According to federal and state OPC reports and COS members, the federal and state OPCs in Baden-Wurttemberg, Bavaria, Berlin, Bremen, Hamburg, Lower Saxony, NRW, and Thuringia monitored the activities of the COS, reportedly by evaluating Scientology publications and members’ public activities to determine whether they violated the Basic Law. At least four major political parties (the Christian Democratic Union, Christian Social Union, Social Democratic Party, and Free Democratic Party) continued to exclude Scientologists from party membership.
    (...)
    COS continued to report instances of governmental discrimination. “Sect filters,” signed statements by potential employees to confirm they had no contact with COS, remained in use in the public and private sectors. Firms owned or operated by COS members reportedly also suffered discrimination. According to COS, some of its members who suffered discrimination refrained from taking legal action because they felt a trial would be time-consuming and because they feared stigma and loss of business contracts.
    (...)
    The Catholic Church and the EKD continued to oppose COS publicly. “Sect commissioners” of the EKD and the Catholic Church investigated “sects and cults” and publicized what they considered to be the dangers of these groups. EKD “sect commissioners” warned the public about what they said were the dangers posed by the COS, the Family Federation for World Peace and Unification (Unification Church), Bhagwan-Osho, Transcendental Meditation, and Universal Life. “Sect commissioners” produced print and internet literature portraying these groups unfavorably.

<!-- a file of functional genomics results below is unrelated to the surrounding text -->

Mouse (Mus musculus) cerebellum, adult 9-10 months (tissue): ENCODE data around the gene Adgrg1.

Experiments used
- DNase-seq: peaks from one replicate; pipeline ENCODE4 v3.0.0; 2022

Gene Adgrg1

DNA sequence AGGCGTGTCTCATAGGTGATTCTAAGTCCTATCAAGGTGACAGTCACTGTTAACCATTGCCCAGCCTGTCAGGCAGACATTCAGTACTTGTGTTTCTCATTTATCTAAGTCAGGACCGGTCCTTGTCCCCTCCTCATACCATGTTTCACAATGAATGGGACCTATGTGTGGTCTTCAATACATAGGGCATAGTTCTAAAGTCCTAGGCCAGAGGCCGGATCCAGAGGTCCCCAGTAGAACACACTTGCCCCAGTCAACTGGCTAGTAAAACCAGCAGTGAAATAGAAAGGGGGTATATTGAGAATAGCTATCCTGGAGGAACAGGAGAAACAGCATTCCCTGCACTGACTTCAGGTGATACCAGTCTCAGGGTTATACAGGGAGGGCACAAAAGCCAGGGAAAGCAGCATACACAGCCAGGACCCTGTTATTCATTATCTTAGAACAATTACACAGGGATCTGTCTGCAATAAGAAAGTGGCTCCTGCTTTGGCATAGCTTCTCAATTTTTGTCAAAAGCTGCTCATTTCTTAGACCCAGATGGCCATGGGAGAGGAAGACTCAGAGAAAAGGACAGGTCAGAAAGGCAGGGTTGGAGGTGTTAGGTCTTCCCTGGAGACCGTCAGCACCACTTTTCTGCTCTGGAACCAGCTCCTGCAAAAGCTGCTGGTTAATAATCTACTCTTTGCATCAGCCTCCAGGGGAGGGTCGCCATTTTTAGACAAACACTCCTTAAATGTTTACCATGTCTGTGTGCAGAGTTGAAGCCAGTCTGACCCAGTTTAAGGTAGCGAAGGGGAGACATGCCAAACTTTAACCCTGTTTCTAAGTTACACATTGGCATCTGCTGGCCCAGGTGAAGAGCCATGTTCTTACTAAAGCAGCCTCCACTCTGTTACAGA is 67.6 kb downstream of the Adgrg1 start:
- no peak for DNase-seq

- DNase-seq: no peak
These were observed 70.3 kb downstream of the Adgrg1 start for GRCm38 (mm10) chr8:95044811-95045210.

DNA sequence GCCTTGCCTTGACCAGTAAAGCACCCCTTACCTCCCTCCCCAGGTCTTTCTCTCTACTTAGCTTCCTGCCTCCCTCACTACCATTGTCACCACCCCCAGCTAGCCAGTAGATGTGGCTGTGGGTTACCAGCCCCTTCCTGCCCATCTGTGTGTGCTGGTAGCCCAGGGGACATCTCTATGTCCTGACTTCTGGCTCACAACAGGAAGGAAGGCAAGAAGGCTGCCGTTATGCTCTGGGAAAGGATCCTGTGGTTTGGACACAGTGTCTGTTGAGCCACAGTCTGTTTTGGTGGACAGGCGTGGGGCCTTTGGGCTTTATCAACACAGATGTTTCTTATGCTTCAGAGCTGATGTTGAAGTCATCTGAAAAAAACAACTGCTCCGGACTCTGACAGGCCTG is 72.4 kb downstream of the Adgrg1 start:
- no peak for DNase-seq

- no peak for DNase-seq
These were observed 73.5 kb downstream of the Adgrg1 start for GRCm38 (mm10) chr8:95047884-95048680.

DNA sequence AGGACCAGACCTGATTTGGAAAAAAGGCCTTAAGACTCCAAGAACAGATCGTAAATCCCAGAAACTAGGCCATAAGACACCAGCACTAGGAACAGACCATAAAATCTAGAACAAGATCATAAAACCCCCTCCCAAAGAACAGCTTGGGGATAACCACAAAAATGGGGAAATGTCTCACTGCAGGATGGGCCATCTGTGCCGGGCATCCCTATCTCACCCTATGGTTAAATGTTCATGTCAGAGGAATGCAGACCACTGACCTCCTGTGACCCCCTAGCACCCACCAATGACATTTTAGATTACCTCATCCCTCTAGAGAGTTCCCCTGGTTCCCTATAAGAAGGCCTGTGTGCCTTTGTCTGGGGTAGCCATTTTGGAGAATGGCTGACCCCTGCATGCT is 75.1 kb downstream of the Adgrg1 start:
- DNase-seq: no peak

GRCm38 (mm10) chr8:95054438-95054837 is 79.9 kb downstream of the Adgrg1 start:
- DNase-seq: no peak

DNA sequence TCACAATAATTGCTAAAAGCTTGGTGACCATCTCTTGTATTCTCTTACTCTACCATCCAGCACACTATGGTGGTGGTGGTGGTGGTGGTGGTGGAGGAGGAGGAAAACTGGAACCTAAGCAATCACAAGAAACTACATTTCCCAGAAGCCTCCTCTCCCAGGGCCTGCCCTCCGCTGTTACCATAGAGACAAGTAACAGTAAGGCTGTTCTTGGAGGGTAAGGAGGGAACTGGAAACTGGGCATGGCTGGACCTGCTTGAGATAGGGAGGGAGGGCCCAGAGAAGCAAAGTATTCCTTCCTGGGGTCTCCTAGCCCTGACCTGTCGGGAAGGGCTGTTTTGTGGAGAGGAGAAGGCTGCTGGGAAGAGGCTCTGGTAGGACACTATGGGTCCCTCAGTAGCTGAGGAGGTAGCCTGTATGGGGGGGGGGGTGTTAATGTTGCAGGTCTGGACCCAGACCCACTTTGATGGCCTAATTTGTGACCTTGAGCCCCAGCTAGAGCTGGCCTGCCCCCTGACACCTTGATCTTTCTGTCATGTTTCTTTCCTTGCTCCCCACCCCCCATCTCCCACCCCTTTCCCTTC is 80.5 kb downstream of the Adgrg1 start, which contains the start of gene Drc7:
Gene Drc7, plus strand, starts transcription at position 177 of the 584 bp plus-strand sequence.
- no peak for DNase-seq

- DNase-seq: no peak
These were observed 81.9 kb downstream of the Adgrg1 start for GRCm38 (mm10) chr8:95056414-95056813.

(...)
    In September the Ambassador-at-Large for International Religious Freedom addressed the “2nd International Parliamentarians’ Conference – An Embattled Right: Protecting and Promoting Freedom of Religion or Belief,” hosted by the CDU/CSU parliamentary caucus. He also met with various political interlocutors and representatives of the COS and Yezidi communities to discuss challenges they faced in the country. The COS listed government monitoring and discrimination in the workplace as challenges.
    (...)
    Embassy and consulate general representatives met with members and leaders of numerous local and national religious and civil society groups about their issues of concern related to religious freedom, including the Roman Catholic and Protestant churches; ... the COS; ...

    Greece
    Other religious groups that together are estimated to constitute less than 5 percent of the population include Old Calendarist Orthodox, atheists and agnostics, Roman Catholics, Protestants, Jehovah’s Witnesses, Jews, members of polytheistic Hellenic religions, Scientologists, Bahais, The Church of Jesus Christ of Latter-day Saints (Mormons), Sikhs, Seventh-day Adventists, and the International Society of Krishna Consciousness (ISKON).